Restaurant patrons dine in an outdoor dining area along the 16th Street Mall in downtown Denver on Oct. 2, 2020. (Forrest Czarnecki/The Denver Gazette)

Denver’s health department and the state's restaurant industry are butting heads when it comes to whether eateries are safe amid a raging pandemic. 

The clash comes as the city and 14 other counties face new public health orders that will, among other restrictions, temporarily ban indoor dining and move last call for alcoholic beverages from 10 p.m. to 8 p.m. 

Sonia Riggs, president and CEO of the Colorado Restaurant Association, warned the new restrictions would be “catastrophic” for the industry, with the association’s most recent survey among stakeholders indicating nearly a quarter of restaurants in counties entering this new “Severe Risk” level could close in less than a month. 

“This feels like an especially difficult blow considering there is little evidence tying dining to surging cases,” Riggs told Colorado Politics on Tuesday. “Most spread is happening in private gatherings.”

However, Danica Lee, the public health investigations director of Denver’s Department of Public Health and Environment, disputed that claim, citing recent outbreak data. 

Of potential outbreaks reported to DDPHE over the past 6 weeks, Lee said, 23% have been associated with restaurant settings — and that percentage is likely an undercount. 


Due to the soaring number of outbreaks reported to local public health departments across all types of settings, most local health departments, under guidance from the Colorado Department of Public Health and Environment, are prioritizing their outbreak response to address the “most vulnerable” locations, including long-term care facilities, schools, prisons, homeless shelters, hospitals, government buildings and the airport.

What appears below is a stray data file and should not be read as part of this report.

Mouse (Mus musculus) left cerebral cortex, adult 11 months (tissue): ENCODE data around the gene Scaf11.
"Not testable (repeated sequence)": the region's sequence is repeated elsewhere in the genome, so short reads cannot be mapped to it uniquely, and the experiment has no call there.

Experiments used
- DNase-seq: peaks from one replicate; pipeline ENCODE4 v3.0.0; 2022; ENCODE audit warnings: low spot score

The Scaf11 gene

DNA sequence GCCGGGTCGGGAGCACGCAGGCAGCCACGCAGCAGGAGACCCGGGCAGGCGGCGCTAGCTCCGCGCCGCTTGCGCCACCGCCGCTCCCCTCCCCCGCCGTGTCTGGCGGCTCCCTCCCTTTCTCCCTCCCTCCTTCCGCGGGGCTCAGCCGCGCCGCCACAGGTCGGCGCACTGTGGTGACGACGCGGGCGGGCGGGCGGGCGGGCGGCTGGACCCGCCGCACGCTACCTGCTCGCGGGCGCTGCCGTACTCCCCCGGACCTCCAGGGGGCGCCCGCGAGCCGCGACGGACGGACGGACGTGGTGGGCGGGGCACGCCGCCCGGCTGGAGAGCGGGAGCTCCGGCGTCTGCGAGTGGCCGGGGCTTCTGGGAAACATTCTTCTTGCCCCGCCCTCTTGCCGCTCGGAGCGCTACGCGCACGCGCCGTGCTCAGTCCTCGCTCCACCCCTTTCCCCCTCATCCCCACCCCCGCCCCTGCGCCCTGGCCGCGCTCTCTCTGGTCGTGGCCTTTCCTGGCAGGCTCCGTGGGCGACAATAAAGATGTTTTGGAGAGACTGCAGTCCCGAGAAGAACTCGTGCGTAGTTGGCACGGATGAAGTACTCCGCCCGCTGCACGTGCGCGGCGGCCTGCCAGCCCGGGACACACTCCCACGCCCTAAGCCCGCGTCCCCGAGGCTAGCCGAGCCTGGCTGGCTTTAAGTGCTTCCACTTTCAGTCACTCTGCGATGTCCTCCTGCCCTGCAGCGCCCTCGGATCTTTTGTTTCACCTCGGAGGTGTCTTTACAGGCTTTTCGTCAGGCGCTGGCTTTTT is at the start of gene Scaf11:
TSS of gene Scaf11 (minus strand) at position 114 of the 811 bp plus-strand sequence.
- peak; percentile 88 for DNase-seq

As a result, Lee said, many outbreaks in other settings, including restaurants and offices, may no longer be confirmed and appear on the state health department’s website. 

“What is concerning about this is even if a restaurant is not confirmed as an exposure location, there’s high probability those employees who tested positive for COVID worked during their infectious period,” she told Colorado Politics on Thursday. “Restaurant workers are considered critical, so even if they are a close contact of a positive case, they are allowed to work with vigilant controls in place. 

“Working in a restaurant while infectious is somewhat risky because staff come in contact with customers who are not wearing masks and they are likely not 6 feet away from customers, which leads to a potential exposure,” she added. “This reinforces the fact that any public setting is a risk factor, even riskier are indoor setting without facial coverings.”

The restaurant association said if the industry is to survive, “significant cash help” is needed, and needed now. 

“We ask the state to pass meaningful relief for this industry as quickly as they can, and we ask local governments to continue to support local restaurants with grants and loans, rent and mortgage assistance, and reduced regulatory costs,” Riggs said. “And we ask the public to avoid private gatherings, to wear masks, and to wash hands to get these numbers down as quickly as possible so we can reopen. 

“We also ask the public to please continue to order takeout and delivery and dine outdoors — consider what you'd lose if you lost your favorite restaurants and understand that they are on the brink. They need your help to get through."

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